Numbers are seductive. They are convincing. They seem so sure of themselves. But they do not always tell the full story. When it comes to your body fat percentage, a number is not necessarily an indicator of your general health, but it can help you keep an eye on things.
So, the next time you look at this number, remember to consider your fitness level, age, body type, diet, and general health. That said, it is important to keep your body fat percentage within a healthy range. Why? Having too much body fat can put you at risk of developing chronic health conditions such as cardiovascular disease, diabetes, and some cancers.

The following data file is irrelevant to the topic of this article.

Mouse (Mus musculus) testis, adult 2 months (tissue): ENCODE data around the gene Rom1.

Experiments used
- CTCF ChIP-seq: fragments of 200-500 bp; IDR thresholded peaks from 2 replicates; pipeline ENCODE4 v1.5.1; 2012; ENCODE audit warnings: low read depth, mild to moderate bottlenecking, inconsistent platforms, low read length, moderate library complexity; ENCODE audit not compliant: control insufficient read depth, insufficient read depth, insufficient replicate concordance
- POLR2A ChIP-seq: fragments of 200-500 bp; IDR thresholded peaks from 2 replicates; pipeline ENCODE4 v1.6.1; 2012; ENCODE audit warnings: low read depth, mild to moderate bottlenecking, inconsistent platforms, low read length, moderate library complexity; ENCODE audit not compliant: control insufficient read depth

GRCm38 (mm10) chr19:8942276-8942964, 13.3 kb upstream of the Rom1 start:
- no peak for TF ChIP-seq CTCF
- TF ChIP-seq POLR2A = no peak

The extra pounds can also place extra stress on your bones and joints, as well as increase your blood pressure and the likelihood of developing mental health problems like depression. On the flip side, too little body fat can carry risks — we need fat for energy, to protect our organs, and to support cell growth.
According to the American Journal of Clinical Nutrition, a healthy body fat percentage is:
Age 20–39 = 21–33%
Age 40–59 = 23–34%
Age 60–79 = 24–35%
Age 20–39 = 8–19%
Age 40–59 = 11–21%
Age 60–79 = 13–24%
How can I calculate my body fat percentage?
There are many ways to learn how much body fat you have, but not all are easily accessible and some are expensive. The best known method is to use skinfold calipers, which have been with us for decades. Measurements are taken from several sites on the body (often eight) to ascertain the overall percentage of body fat. It’s a simple method but best used by a professional.